Thursday, March 14, 2013

Prize winnings and the life of a run bum

When people ask me what I want to do with my life, I've noticed I get defensive because I really don't know what I want to do with my life. When I'm feeling particularly apathetic, I daydream about what it would be like to be a run bum. I'm sure you've heard of these types. They live in their van and spend all day running in exotic locales. They slackline in their freetime and make short-term friendships wherever they go. They spend most of their money on food - foody foods. They let their hair/facial hair grow wild mostly because they would rather spend money on new shoes over a hair cut. They lead their lives wherever they feel like going and they look darn happy doing it.

I wonder if we will see more of these types in the future. With the increase in prize money coming into the sport of trail-running, this lifestyle will become more of a possibility for a lot of top runners. For example, the 100 mile event of Run Rabbit Run is in it's second year and if you go to the race website you will find a big link that says "Prize Money." If you click that link you will see tantalizing numbers including a big 5G to 1st place. If my husband didn't eat so much, that amount would sustain a run bum lifestyle for us for three to six months.

There are a lot of great things that come from the increase in prize money offered at trail races. It draws a lot more competition to the field and gives an incentive to push hard, but I see it causing more harm than good. Runners who push hard for the prize money only to fall out of contention towards the end of the race are more likely to drop out all together so that they can save their bodies for other races. At the end of the day the person who won the prize money might feel that they deserved it as payment for all of the work they invested in training, but by that logic every person should be getting paid for their hard work.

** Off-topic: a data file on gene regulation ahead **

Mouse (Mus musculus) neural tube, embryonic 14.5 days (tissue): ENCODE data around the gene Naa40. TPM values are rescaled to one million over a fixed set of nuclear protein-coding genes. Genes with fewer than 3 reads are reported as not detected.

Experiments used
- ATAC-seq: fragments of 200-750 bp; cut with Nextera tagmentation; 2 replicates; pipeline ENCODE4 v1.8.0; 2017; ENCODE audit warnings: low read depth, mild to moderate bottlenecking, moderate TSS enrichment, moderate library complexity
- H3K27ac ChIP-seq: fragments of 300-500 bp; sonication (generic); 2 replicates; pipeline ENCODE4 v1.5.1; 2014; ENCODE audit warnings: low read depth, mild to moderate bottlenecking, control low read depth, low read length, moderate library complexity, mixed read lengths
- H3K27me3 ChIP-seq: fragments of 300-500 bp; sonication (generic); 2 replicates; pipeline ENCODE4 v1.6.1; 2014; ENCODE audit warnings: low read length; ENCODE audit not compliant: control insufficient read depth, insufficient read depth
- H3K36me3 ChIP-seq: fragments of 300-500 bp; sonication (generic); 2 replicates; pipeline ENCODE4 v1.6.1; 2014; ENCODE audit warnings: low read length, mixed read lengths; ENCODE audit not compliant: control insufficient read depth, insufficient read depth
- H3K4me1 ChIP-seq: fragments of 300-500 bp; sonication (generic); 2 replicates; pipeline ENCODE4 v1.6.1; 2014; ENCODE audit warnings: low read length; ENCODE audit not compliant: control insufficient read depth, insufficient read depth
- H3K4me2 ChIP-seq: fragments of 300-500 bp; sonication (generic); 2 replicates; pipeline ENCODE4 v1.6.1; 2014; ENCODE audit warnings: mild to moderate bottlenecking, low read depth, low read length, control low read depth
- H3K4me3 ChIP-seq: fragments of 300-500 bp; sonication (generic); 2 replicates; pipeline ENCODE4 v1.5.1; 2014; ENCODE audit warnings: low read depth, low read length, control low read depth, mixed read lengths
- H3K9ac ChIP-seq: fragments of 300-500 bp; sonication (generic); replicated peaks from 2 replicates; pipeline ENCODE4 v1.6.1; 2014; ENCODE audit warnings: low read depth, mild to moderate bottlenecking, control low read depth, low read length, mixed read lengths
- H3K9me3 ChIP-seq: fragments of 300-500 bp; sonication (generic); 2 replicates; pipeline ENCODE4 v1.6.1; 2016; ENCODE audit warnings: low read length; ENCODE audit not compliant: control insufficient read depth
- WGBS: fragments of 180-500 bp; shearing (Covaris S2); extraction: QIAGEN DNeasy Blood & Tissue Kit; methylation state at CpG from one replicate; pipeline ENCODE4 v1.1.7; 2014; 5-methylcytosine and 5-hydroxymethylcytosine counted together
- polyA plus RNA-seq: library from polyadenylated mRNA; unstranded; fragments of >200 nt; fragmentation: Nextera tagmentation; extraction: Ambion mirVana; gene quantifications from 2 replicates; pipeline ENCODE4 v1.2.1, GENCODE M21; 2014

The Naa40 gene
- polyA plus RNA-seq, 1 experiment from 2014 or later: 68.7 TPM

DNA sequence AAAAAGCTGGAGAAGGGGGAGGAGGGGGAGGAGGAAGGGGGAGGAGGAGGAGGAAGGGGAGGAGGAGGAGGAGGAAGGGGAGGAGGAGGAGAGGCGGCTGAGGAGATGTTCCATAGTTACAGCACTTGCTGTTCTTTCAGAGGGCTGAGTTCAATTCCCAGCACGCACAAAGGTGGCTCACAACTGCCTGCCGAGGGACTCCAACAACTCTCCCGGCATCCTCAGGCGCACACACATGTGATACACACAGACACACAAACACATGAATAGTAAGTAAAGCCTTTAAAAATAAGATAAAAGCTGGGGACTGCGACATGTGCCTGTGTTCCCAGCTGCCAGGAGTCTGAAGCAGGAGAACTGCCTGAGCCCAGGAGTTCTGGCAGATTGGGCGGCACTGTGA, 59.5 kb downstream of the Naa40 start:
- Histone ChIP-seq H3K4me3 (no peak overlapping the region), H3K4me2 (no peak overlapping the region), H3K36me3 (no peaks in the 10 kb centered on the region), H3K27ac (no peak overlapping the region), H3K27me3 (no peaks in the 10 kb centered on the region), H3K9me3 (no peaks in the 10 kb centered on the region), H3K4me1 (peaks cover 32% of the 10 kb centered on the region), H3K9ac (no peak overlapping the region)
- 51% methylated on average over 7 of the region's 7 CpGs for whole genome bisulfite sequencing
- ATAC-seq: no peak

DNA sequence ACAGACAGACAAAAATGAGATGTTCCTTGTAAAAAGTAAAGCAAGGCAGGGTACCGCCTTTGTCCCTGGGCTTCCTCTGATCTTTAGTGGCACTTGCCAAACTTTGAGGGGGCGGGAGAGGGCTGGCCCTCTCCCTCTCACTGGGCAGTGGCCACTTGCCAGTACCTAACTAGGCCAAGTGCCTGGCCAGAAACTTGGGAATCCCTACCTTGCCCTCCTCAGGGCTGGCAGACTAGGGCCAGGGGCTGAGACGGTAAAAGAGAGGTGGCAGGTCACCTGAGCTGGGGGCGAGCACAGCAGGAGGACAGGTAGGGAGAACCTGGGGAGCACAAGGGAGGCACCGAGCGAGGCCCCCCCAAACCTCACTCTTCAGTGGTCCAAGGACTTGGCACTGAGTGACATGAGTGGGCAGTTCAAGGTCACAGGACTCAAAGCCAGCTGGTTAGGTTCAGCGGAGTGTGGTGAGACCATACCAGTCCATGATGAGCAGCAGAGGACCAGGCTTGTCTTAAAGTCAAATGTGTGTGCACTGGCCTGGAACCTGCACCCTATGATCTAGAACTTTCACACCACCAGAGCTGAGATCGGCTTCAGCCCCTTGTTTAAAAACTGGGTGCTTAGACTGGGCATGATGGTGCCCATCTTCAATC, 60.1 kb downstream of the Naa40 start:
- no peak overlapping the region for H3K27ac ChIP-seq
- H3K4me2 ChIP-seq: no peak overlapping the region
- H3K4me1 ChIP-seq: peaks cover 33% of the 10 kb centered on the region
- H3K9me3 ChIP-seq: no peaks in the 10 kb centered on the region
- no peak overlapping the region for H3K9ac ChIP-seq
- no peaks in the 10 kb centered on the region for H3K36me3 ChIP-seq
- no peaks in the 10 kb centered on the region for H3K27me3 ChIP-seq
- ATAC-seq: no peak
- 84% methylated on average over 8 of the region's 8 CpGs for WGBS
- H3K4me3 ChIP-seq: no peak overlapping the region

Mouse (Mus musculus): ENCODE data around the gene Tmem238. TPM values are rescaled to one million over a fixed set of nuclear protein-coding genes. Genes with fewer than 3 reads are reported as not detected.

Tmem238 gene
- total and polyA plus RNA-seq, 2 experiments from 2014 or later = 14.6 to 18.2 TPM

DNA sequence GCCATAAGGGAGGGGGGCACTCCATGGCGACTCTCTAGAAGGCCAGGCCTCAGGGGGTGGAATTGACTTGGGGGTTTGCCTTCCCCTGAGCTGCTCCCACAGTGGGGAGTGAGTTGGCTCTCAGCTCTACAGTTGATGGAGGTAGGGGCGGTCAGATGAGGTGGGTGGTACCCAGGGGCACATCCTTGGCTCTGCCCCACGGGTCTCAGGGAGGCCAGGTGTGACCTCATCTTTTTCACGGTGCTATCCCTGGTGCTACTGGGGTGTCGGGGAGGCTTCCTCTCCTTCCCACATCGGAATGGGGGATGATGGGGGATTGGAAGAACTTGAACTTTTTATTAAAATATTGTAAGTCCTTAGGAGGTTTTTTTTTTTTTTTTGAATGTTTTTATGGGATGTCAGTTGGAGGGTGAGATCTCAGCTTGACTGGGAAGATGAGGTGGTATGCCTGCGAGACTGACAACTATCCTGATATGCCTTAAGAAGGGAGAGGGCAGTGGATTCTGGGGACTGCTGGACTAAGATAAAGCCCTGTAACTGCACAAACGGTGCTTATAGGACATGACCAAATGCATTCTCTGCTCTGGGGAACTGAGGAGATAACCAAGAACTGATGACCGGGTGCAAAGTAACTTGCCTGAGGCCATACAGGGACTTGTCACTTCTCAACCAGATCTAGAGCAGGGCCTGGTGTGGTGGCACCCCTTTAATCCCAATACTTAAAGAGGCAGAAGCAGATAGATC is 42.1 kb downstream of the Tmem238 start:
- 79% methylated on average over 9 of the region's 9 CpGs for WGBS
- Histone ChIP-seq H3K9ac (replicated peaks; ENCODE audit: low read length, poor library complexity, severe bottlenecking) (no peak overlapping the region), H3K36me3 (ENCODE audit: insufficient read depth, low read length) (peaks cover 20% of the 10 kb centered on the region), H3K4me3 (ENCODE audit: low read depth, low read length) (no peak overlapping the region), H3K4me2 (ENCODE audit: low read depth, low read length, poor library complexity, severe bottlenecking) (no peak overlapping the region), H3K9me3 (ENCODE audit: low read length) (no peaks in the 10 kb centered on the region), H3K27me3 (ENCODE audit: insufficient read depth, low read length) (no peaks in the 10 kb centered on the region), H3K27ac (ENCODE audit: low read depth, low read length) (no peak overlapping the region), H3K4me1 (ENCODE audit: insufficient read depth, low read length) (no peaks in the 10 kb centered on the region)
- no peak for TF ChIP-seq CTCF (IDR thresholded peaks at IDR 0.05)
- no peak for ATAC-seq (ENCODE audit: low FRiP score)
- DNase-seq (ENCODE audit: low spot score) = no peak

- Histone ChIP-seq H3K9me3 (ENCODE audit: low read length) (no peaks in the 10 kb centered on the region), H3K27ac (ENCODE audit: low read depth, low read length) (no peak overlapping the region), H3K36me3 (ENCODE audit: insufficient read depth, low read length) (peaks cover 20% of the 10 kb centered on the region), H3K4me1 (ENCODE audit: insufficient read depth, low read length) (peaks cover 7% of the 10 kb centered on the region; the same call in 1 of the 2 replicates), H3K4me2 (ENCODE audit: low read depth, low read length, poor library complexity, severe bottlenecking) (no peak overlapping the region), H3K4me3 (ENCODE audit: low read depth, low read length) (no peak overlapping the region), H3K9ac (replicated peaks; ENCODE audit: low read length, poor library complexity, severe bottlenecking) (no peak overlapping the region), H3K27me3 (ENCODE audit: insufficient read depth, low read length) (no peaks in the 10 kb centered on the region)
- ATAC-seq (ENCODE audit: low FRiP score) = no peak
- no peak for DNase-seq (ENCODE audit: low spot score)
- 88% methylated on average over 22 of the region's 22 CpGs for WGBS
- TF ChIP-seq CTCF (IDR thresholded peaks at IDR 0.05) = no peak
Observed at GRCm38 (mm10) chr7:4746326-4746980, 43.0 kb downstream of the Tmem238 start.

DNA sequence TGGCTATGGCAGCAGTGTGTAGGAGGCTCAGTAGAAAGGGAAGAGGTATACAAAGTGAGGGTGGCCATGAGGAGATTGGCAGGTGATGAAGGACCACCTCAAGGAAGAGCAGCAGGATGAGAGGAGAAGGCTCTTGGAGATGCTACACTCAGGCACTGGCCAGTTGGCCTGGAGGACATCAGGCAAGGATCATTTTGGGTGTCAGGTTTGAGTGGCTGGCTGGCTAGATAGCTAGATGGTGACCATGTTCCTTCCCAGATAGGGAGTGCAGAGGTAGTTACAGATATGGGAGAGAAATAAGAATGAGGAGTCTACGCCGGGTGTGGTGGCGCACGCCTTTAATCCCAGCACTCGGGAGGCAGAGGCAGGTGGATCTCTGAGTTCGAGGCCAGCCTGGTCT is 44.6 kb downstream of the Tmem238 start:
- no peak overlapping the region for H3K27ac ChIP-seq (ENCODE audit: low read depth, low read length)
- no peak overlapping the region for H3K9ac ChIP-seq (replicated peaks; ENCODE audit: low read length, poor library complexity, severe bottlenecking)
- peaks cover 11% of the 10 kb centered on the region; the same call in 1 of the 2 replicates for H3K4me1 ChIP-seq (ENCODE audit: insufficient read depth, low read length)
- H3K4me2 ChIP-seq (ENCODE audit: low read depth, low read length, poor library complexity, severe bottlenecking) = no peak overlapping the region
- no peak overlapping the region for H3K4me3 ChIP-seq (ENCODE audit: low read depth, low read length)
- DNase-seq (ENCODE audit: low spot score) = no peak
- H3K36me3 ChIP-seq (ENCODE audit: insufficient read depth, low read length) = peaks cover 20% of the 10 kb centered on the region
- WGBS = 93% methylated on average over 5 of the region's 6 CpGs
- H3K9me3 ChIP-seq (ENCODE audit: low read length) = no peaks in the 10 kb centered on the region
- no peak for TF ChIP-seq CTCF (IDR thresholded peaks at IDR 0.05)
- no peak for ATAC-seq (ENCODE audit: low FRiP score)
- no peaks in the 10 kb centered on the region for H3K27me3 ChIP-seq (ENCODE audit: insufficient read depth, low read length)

Prize winnings aren't a need or a right. They are a luxury. If I had the chance to become a run bum, I would sure as hell take it. It's alluring. We all want to be our own master, punishing our bodies as we choose, rewarding ourselves as we see fit, and answering to no one. But I don't necessarily think that is a healthy way to live. We humans function best within communities, relying on each other's strengths and abilities.

In the end the people who inspire me most aren't the run bums. I'm inspired by women, like Liza Howard, breastfeeding their babies at aid stations during races. I'm inspired by braniacs like David Riddle who somehow manage to work in aerospace engineering in addition to competing at an elite level. I think the best runners are people who live a full and well-rounded life. When things aren't going well at work, these people can turn to running. When things aren't going well at home, they can turn to running. But when things aren't going well with their running, they actually have other things to turn to.

Prize money doesn't do anything to enhance the quality of your life, I would argue that it feeds an ego and promotes an unattached lifestyle. If someone handed me $10,000 tomorrow and said, "Go run," it would take everything in my will power to not quit my job. I would love to just run, eat, and slackline! But that money would just take away the joy that running gives me. You don't receive money without an expectation to keep performing.

Last weekend I ran a marathon in a little town called Salida. At $50 it was a bargain to run and the winners received local art as a prize. For that price we got a shirt, a beautiful and challenging course, good aid stations with enthusiastic volunteers, and a hot meal afterwards. The race still brought out a competitive field and though Nick Clark ran his best time ever, someone was actually faster. It goes to show that when races are affordable and actually use the money towards things that are important, top competition will show up.

I want races to stay like the Run Through Time Marathon. I'm not some old person reminiscing about the past and not wanting things to evolve. I'm only 23. I'm just entering the sport. And there is a reason I'm not doing road races. The trail running community has created a good thing. Let's keep it that way.

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